Harmless and degradable mineral plastics, zhejiang University team’s new achievements help green China

2022-06-01 0 By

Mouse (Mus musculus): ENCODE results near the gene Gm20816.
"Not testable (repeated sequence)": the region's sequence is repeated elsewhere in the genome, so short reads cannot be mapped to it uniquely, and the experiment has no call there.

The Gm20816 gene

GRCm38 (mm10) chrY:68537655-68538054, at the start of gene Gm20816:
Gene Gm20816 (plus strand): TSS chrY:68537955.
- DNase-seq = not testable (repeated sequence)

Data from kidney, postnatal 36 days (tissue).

Plastic is an important artificial material, because of its unique flexibility, plasticity and durability, almost permeate into every aspect of modern life.The main material of plastics today is organic polymers.On the one hand, the covalent bond of carbon elements in the polymer structure leads to the multifunctional properties of plastics.On the other hand, these covalent bonds also give polymer plastics a durability that makes them difficult to degrade under natural conditions.Currently, due to limitations in recycling technology, only about nine percent of plastic can be manually recycled after use, while a large amount is dumped into the environment.Therefore, developing natural and recyclable alternatives to plastic is an urgent task for materials scientists.In the earth’s crust, there is a high abundance of geological minerals that can spontaneously participate in geological cycles and are part of nature.Is it possible to make mineral-based plastics that are sustainable?Recently, scientists at Zhejiang University prepared a mineral-dominated plastic using inorganic ion polymerization and biomimetic mineralization.This plastic has similar flexibility to traditional plastics, and has better hardness and thermal stability than ordinary plastics, and can be dissolved in natural simulation conditions, residual minerals can be returned to nature through geological cycle, the realization of harmless treatment.The paper, titled “A Flexible and Degradable Hybrid Mineral as A Plastic Substitute,” was published in Advanced Materials,Professor Rui-kang Tang and Researcher Zhaoming Liu from the Department of Chemistry, Zhejiang University served as corresponding authors.The main difficulty in preparing mineral-dominated plastics is to eliminate the brittleness of inorganic Materials.In polymer chemistry, chain structure endows polymers with flexibility, and high cross-linking degree of cross-linking network makes polymer materials rigid.This relationship also applies to inorganic materials: the crystalline bulk phase consists of ions connected to each other by ionic bonds, forming a rigid network.We can define ionic crosslinking as the number of ions connected to each other, which is similar to the crosslinking degree in polymer chemistry.Therefore, the degree of ion crosslinking makes the crystal structure rigid and brittle.Reducing the degree of ion crosslinking in inorganic minerals can improve the flexibility of minerals.For example, a polymer-induced liquid precursor (PILP) system that uses a large number of polymers to achieve steric hindrance between inorganic minerals can improve the flexibility of the resulting material.However, to develop mineral-dominated plastics, simply adding lots of polymers is not feasible.It is concluded that the reduction of ion crosslinking degree in mineral structure is the key to improve mineral flexibility during the preparation of mineral-dominated plastics.Calcium phosphate (CaP) is a natural geological mineral with excellent mechanical properties, biocompatibility, biodegradation and environmental protection.In addition, Caps can easily form ionic oligomers and can be prepared on a macro scale.Recent findings by the authors suggest that inorganic ion oligomers can be used as precursors for mineral preparation by “making inorganic materials as polymer materials”.In previous work, this process was dominated by the cross-linking and polymerization of inorganic ion oligomers (defined as inorganic ion polymerization), resulting in the formation of an ion network that maintains the inherent brittleness of minerals.In the process of biological mineralization, organic matter can control inorganic growth to achieve controllable preparation of minerals.Previous studies by the authors have shown that polyvinyl alcohol (PVA, rich in hydroxyl groups) and sodium alginate (SA, rich in carboxyl groups) can strongly interact with CaP ion oligomers.Therefore, PVA and SA are ideal biomimetic polymers for regulating the inorganic ion polymerization process of CaP ion oligomers.Based on the above work, we prepared CaP ion oligomers as precursors, and used PVA and SA as biomimetic organic molecules to control the inorganic ion polymerization of CaP oligomers.Under the regulation of PVA and SA, the CaP oligomer undergoes bionic mineralization and produces flexible CaP nanofibers with periodic structural defects.Interestingly, the authors found that CaP nanofibers, which have periodic structural defects, have lower ionic crosslinking than hydroxyapatite (HAP).As a result, CaP nanofibers become flexible and achieve high curvature.These CaP nanofibers are further layered and assembled into networks and bulk materials, named composite minerals (HMs) due to their mineral composition and low organic polymer content.HMs exhibit plastic-like flexibility and toughness and can be molded into different shapes.Even HM samples with a high mineral content of 81.7wt% can be bent to 90 degrees without brittle fracture.At the same time, their mineral composition gives them greater hardness and thermal stability.The HM sample with mineral content of 81.7wt% had high Young’s modulus (19.52±1.04 GPa) and high hardness (0.78±0.07 GPa).Traditional CaP composites cannot have such high mineral content and maintain structural integrity.Additionally, it is noteworthy that HM samples with mineral content of 81.7wt% retained their original structural integrity after being roasted in a butane blowtorch flame at about 1300°C for 2 minutes.At the same time, HMs can be degraded under natural simulation conditions, and the residual minerals are the same as natural minerals, which can participate in geological cycle.The authors show that mineral-based HMs have similar properties to plastics and are more environmentally friendly, making this material a suitable alternative to traditional plastics to mitigate current plastic pollution.In addition, the raw materials prepared by HMs are readily available, and the production of HMs is simple and economical, ensuring the potential of large-scale industrial production of the material.At the moment of green China construction, the author’s work is of great significance and impact on the fundamental treatment of plastic pollution.- End – reference:1. Yu, Y., Guo, Z., Zhao, Y., Kong, K., Pan, H., Xu, X., Tang, R. and Liu, Z. (2022), A flexible and degradable hybrid mineral as a plastic substitute. Adv. Mater. Accepted Author Manuscript 2107523. https://doi.org/10.1002/adma.202107523